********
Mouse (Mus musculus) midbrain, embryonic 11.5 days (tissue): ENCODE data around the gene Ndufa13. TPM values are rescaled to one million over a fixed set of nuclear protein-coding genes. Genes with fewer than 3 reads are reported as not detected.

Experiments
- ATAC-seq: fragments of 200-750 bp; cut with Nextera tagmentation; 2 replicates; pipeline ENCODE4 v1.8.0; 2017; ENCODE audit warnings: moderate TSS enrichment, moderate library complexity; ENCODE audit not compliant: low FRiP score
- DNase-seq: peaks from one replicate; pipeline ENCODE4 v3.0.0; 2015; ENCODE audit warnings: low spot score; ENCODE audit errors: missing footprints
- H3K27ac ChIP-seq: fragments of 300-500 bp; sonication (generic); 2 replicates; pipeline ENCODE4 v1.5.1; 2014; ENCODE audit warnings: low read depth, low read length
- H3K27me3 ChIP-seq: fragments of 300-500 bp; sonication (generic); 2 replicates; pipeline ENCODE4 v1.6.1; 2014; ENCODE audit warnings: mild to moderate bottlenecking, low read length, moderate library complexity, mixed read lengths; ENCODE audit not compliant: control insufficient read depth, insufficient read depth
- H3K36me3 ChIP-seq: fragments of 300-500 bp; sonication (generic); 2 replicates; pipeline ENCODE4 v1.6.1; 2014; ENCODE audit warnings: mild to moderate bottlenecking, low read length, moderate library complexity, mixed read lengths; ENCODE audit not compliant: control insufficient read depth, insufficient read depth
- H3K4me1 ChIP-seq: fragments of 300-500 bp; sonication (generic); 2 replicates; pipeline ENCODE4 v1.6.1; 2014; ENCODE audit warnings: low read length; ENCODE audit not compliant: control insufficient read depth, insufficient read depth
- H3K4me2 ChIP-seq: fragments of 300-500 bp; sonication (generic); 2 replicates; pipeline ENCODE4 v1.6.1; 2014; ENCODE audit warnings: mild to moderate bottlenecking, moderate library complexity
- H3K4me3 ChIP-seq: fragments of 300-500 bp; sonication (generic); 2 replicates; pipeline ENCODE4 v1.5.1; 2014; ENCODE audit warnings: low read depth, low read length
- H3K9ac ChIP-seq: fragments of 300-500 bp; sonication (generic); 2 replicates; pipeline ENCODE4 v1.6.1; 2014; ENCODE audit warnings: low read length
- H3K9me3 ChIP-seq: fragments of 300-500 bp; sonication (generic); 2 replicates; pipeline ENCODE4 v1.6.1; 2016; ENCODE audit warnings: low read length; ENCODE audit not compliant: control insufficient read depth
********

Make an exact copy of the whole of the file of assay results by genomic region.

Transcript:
Mouse (Mus musculus) midbrain, embryonic 11.5 days (tissue): ENCODE data around the gene Ndufa13. TPM values are rescaled to one million over a fixed set of nuclear protein-coding genes. Genes with fewer than 3 reads are reported as not detected.

Experiments
- ATAC-seq: fragments of 200-750 bp; cut with Nextera tagmentation; 2 replicates; pipeline ENCODE4 v1.8.0; 2017; ENCODE audit warnings: moderate TSS enrichment, moderate library complexity; ENCODE audit not compliant: low FRiP score
- DNase-seq: peaks from one replicate; pipeline ENCODE4 v3.0.0; 2015; ENCODE audit warnings: low spot score; ENCODE audit errors: missing footprints
- H3K27ac ChIP-seq: fragments of 300-500 bp; sonication (generic); 2 replicates; pipeline ENCODE4 v1.5.1; 2014; ENCODE audit warnings: low read depth, low read length
- H3K27me3 ChIP-seq: fragments of 300-500 bp; sonication (generic); 2 replicates; pipeline ENCODE4 v1.6.1; 2014; ENCODE audit warnings: mild to moderate bottlenecking, low read length, moderate library complexity, mixed read lengths; ENCODE audit not compliant: control insufficient read depth, insufficient read depth
- H3K36me3 ChIP-seq: fragments of 300-500 bp; sonication (generic); 2 replicates; pipeline ENCODE4 v1.6.1; 2014; ENCODE audit warnings: mild to moderate bottlenecking, low read length, moderate library complexity, mixed read lengths; ENCODE audit not compliant: control insufficient read depth, insufficient read depth
- H3K4me1 ChIP-seq: fragments of 300-500 bp; sonication (generic); 2 replicates; pipeline ENCODE4 v1.6.1; 2014; ENCODE audit warnings: low read length; ENCODE audit not compliant: control insufficient read depth, insufficient read depth
- H3K4me2 ChIP-seq: fragments of 300-500 bp; sonication (generic); 2 replicates; pipeline ENCODE4 v1.6.1; 2014; ENCODE audit warnings: mild to moderate bottlenecking, moderate library complexity
- H3K4me3 ChIP-seq: fragments of 300-500 bp; sonication (generic); 2 replicates; pipeline ENCODE4 v1.5.1; 2014; ENCODE audit warnings: low read depth, low read length
- H3K9ac ChIP-seq: fragments of 300-500 bp; sonication (generic); 2 replicates; pipeline ENCODE4 v1.6.1; 2014; ENCODE audit warnings: low read length
- H3K9me3 ChIP-seq: fragments of 300-500 bp; sonication (generic); 2 replicates; pipeline ENCODE4 v1.6.1; 2016; ENCODE audit warnings: low read length; ENCODE audit not compliant: control insufficient read depth